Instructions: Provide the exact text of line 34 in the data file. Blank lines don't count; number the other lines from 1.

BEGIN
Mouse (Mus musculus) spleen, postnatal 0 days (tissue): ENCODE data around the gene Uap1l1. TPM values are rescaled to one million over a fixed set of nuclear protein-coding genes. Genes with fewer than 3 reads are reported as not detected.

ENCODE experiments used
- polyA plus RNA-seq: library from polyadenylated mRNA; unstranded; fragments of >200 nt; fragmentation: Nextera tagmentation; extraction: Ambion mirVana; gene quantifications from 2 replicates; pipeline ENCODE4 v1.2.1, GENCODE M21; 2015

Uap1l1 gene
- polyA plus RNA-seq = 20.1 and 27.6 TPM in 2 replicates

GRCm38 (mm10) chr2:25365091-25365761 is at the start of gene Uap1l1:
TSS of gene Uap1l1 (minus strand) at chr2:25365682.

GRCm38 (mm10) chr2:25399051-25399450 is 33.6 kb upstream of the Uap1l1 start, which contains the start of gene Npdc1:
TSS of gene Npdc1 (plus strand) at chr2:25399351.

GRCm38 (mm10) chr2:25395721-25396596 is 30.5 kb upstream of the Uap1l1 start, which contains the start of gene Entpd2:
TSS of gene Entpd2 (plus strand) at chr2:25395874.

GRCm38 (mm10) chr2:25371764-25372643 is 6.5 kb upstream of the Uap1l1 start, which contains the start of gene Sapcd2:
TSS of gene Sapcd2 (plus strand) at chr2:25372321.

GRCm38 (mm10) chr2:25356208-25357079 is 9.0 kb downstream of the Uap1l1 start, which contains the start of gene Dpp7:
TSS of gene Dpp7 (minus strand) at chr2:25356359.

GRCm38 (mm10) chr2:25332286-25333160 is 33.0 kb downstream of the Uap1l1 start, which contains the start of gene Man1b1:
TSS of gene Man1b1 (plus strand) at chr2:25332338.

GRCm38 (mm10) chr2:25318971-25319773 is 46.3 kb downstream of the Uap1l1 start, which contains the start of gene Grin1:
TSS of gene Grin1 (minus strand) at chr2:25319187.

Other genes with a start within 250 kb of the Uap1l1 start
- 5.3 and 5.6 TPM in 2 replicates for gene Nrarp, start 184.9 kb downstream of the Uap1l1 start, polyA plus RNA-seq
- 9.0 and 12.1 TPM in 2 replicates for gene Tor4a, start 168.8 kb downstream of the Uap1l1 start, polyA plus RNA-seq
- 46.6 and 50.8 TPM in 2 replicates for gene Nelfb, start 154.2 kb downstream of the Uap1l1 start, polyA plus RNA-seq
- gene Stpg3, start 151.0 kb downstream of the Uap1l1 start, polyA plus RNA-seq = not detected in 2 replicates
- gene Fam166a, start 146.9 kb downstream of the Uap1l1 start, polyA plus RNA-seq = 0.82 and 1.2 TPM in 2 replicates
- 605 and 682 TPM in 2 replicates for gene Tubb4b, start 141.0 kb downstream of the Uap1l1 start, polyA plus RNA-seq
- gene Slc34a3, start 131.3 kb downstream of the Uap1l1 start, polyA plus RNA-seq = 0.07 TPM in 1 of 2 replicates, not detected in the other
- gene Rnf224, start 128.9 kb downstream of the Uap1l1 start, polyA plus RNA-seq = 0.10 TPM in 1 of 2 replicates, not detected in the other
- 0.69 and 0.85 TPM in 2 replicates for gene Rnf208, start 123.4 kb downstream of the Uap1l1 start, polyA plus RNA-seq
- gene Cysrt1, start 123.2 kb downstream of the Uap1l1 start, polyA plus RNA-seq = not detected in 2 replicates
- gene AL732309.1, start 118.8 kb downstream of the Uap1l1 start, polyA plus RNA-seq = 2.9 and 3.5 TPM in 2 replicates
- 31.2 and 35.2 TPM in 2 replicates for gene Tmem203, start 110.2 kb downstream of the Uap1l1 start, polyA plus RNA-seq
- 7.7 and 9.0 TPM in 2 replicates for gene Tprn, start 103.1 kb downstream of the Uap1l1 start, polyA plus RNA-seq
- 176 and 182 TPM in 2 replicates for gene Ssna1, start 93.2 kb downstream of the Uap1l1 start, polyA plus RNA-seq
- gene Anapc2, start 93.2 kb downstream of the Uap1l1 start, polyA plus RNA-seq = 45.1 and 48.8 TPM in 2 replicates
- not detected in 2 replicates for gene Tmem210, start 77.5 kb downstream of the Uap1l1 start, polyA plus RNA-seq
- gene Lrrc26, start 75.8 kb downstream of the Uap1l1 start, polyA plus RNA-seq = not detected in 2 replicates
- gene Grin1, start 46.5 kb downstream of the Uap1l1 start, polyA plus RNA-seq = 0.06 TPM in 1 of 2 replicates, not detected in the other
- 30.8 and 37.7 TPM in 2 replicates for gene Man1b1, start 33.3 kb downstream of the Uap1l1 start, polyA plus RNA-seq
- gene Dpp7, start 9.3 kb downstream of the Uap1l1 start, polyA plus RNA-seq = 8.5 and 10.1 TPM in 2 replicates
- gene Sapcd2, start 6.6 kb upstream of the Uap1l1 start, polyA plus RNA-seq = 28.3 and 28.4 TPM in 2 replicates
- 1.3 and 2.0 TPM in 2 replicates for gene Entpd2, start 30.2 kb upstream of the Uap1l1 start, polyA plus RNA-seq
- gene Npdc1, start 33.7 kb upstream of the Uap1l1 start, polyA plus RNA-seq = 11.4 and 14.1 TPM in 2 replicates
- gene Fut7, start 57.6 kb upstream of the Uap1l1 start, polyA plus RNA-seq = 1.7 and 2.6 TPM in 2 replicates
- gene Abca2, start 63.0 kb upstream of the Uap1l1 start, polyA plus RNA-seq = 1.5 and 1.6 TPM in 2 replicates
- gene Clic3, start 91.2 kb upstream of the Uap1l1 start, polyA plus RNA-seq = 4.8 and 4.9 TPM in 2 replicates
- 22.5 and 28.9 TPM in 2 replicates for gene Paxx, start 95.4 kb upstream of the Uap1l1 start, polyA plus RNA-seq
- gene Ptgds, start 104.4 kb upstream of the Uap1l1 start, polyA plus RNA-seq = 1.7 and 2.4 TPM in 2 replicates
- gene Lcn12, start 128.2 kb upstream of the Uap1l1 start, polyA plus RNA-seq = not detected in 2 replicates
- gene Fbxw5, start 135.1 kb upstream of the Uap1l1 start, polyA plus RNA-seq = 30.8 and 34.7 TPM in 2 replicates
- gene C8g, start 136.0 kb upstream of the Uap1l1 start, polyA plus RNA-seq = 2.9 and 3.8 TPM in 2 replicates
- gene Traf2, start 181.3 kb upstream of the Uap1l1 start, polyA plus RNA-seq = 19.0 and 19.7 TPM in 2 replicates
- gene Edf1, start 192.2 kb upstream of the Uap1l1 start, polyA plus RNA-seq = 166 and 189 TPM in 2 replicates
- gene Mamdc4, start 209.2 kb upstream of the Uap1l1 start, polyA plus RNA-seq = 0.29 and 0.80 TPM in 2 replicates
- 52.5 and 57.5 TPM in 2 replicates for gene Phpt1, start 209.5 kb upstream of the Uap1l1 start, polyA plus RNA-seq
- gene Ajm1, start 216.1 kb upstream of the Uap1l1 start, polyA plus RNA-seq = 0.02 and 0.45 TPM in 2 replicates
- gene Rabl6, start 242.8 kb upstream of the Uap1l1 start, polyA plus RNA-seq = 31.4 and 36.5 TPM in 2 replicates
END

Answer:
- 176 and 182 TPM in 2 replicates for gene Ssna1, start 93.2 kb downstream of the Uap1l1 start, polyA plus RNA-seq